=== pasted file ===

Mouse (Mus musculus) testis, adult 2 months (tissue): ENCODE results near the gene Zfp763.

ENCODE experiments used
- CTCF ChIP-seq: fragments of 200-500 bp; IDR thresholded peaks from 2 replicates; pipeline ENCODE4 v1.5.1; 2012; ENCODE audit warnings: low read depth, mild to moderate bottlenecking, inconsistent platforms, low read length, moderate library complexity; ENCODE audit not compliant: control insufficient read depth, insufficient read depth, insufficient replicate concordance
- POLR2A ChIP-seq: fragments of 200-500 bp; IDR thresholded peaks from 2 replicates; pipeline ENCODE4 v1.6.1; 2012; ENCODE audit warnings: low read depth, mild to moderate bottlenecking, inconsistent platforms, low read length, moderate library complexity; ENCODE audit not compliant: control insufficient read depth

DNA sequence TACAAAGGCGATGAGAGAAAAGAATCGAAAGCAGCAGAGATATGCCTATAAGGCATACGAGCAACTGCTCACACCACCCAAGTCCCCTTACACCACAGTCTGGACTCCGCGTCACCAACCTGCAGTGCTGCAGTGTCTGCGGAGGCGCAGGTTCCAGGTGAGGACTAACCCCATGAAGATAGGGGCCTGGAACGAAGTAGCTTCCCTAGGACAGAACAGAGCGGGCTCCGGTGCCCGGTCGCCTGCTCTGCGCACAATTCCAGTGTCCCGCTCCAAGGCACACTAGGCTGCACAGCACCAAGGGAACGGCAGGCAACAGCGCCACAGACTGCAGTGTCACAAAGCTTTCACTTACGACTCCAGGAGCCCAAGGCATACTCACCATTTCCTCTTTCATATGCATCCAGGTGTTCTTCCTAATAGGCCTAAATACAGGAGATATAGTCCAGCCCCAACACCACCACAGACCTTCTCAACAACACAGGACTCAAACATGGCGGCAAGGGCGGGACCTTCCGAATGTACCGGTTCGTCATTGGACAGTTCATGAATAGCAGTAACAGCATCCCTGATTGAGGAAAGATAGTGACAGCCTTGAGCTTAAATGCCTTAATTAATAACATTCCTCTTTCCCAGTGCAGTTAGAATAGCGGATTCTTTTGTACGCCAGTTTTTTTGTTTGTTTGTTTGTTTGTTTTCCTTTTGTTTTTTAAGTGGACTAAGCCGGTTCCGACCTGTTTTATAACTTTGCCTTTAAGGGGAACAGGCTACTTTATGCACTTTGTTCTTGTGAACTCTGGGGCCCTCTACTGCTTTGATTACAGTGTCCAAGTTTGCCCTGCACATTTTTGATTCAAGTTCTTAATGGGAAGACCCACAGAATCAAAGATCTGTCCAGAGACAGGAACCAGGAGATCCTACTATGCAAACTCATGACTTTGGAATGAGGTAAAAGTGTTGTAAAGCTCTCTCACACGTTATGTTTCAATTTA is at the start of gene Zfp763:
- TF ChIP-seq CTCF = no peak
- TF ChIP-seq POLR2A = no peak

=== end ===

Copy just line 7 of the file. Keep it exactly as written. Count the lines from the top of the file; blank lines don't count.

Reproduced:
- TF ChIP-seq POLR2A = no peak